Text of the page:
Thai Basil Pork

Thai Basil Pork

This versatile basil pork recipe, called Pad Gkaprow Mu is a Thai favorite that often appears at breakfast or on the dinner table as part of a family-style meal. Ground pork is usually paired with the jagged leaves of holy basil (bai gkaprow). However, Thai sweet basil (bai horapa) is much easier to find in Asian markets in the United States and makes a worthy stand-in. If all else fails, substitute any basil or a mixture of basil and mint for a bright, refreshing flavor. Instead of pork, try ground chicken or turkey as well as fresh seafood: shrimp, scallops, mussels, and firm-flesh fish like salmon or halibut.–Patricia Tanumihardja

LC Fastest Stir-Fry In The West Note

This recipe has the potential to be the fastest stir-fry in the West. Or the East. Or just about anywhere we can imagine, for that matter. Although for that to happen, you’ve got to get your mise en place in place. That is to say, you’ve got to get all your ingredients prepped and measured and lined up alongside the stove, along with any utensils and serving dishes you’ll need. It’s not that time-consuming. It just makes the actual stir-fry that much easier. And faster.

Thai Pork Recipe

  • Quick Glance
  • 15 M
  • 15 M
  • 4 to 6 servings


  • 2 tablespoons vegetable oil
  • 6 cloves garlic, minced (2 tablespoons)
  • 5 Asian shallots, or 1/2 small onion, cut into thin slices (1/3 cup)
  • 1 1/2 pounds ground pork
  • 6 red Thai chiles, cut into rounds
  • 2 tablespoons oyster sauce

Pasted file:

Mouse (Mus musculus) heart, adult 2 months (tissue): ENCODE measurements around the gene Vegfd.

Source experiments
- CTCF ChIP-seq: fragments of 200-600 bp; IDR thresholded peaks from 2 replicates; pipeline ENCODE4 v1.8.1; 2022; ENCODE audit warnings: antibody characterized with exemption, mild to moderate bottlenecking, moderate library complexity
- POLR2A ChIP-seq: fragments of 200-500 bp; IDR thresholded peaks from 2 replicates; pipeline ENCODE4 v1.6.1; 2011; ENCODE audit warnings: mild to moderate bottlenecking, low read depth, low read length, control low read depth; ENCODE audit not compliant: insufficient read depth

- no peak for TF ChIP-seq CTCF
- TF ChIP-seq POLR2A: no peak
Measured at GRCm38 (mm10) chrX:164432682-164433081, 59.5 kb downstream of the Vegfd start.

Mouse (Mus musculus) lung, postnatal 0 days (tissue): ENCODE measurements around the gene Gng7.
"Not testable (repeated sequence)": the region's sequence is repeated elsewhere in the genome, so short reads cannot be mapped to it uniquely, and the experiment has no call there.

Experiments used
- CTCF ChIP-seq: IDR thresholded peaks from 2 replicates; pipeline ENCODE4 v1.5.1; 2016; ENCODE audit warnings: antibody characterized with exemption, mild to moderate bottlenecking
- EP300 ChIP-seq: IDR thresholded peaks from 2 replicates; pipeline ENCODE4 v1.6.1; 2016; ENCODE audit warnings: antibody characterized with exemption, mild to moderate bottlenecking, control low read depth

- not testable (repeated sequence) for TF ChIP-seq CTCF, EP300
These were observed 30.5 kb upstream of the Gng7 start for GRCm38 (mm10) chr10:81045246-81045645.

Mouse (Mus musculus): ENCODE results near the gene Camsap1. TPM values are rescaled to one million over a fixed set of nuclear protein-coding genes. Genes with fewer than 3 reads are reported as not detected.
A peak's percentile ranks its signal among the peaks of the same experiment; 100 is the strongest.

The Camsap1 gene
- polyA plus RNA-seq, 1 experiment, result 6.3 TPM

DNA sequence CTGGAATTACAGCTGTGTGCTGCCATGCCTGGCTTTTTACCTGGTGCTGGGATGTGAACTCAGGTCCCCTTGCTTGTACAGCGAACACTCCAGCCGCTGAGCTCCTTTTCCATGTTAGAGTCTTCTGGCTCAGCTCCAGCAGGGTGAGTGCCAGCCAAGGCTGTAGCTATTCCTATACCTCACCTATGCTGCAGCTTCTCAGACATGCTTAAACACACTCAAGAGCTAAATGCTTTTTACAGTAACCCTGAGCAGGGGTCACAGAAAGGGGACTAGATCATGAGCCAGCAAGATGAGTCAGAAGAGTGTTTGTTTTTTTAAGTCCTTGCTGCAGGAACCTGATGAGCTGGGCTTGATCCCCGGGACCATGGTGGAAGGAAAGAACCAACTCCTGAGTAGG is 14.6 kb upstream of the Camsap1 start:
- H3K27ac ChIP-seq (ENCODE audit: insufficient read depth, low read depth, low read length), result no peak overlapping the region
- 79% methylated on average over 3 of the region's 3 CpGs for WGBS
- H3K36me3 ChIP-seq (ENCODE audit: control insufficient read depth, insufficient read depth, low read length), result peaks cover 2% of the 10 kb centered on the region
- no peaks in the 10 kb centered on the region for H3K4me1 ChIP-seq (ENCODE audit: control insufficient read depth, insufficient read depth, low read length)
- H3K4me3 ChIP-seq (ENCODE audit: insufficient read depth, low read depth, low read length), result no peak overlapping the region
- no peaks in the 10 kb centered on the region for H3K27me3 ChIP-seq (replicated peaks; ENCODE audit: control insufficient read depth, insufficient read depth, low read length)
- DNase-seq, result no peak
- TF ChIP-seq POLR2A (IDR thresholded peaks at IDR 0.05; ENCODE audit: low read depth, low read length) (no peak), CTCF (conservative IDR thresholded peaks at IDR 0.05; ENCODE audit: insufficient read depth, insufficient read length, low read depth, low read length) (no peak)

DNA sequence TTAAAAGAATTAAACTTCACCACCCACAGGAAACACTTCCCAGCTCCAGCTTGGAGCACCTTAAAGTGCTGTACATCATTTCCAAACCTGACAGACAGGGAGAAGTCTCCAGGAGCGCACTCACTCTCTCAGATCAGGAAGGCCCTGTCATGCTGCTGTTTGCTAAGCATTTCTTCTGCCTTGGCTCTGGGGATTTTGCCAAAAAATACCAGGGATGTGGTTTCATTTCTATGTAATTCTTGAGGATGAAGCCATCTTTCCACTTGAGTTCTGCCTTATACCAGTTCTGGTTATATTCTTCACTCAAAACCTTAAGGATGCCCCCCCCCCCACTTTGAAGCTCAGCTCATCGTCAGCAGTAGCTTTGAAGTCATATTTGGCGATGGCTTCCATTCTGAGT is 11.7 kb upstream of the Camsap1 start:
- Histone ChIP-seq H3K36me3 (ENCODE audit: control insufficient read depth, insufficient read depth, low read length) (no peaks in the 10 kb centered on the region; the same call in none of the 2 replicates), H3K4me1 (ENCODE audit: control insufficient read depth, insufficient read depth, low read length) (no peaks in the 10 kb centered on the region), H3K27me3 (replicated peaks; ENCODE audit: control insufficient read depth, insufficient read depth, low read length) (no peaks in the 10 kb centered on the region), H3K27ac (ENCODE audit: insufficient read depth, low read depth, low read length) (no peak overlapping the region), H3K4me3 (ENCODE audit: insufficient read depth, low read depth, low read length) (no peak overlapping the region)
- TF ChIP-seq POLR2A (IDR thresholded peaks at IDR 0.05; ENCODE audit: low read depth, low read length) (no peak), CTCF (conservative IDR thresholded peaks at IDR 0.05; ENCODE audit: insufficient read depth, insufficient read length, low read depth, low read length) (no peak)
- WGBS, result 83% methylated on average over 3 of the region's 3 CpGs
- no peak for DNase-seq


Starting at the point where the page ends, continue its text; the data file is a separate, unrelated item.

• 2 tablespoons fish sauce
  • 1 teaspoon soy sauce
  • 1 teaspoon brown sugar
  • 1 1/2 cups packed fresh holy basil or Thai basil leaves
  • Pinch of freshly ground black pepper (optional)


  • 1. Heat a large wok or skillet over high heat for 1 minute. Swirl in the oil and heat until it becomes runny and starts to shimmer but doesn’t yet begin to smoke. Reduce the heat to medium. Add the garlic and shallots and cook, stirring, until the garlic is light golden and fragrant, 15 to 30 seconds.
  • 2. Raise the heat to high and stir in the pork, breaking up the clumps with the edge of your spatula. Stir and cook until the meat has just lost its blush, 1 to 2 minutes.
  • 3. Reduce the heat to medium and throw in the chiles. Add the oyster sauce, fish sauce, soy sauce, and sugar and stir to coat the meat evenly. Stir in the basil and cook until the basil is wilted and the pork is cooked through, another 30 seconds to 1 minute.
  • 4. Transfer to a serving dish and sprinkle with pepper. Serve hot with freshly steamed rice.
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